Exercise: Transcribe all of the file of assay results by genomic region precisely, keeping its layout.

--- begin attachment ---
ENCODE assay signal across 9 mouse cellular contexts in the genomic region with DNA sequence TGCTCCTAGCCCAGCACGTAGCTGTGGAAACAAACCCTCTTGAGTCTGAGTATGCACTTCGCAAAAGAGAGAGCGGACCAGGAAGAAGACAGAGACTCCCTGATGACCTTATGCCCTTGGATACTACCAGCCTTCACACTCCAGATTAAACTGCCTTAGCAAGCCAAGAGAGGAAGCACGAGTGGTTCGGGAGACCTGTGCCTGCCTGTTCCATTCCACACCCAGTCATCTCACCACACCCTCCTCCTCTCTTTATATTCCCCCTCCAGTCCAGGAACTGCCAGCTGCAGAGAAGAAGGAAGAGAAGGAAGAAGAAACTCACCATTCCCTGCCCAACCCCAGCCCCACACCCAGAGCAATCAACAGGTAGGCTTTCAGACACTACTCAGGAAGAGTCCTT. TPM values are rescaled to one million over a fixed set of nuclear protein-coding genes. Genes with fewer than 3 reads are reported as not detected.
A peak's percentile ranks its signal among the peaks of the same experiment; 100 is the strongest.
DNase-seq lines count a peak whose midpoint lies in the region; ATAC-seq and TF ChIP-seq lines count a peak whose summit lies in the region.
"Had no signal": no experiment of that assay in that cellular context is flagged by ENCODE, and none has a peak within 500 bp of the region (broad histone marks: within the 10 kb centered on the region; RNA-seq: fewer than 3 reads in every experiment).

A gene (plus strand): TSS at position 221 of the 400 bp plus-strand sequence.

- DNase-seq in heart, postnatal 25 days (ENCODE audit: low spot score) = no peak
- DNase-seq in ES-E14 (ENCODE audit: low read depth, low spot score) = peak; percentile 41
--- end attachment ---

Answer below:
ENCODE assay signal across 9 mouse cellular contexts in the genomic region with DNA sequence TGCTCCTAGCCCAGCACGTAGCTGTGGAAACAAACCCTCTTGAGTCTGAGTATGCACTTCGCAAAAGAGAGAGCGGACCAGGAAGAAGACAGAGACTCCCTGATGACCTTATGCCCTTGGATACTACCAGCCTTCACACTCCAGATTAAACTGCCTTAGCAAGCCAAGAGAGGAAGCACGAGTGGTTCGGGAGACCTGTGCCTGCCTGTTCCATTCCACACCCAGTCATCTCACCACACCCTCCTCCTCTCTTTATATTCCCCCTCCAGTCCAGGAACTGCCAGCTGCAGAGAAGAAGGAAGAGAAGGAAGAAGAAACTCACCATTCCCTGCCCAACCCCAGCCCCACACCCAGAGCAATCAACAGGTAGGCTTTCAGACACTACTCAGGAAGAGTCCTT. TPM values are rescaled to one million over a fixed set of nuclear protein-coding genes. Genes with fewer than 3 reads are reported as not detected.
A peak's percentile ranks its signal among the peaks of the same experiment; 100 is the strongest.
DNase-seq lines count a peak whose midpoint lies in the region; ATAC-seq and TF ChIP-seq lines count a peak whose summit lies in the region.
"Had no signal": no experiment of that assay in that cellular context is flagged by ENCODE, and none has a peak within 500 bp of the region (broad histone marks: within the 10 kb centered on the region; RNA-seq: fewer than 3 reads in every experiment).

A gene (plus strand): TSS at position 221 of the 400 bp plus-strand sequence.

- DNase-seq in heart, postnatal 25 days (ENCODE audit: low spot score) = no peak
- DNase-seq in ES-E14 (ENCODE audit: low read depth, low spot score) = peak; percentile 41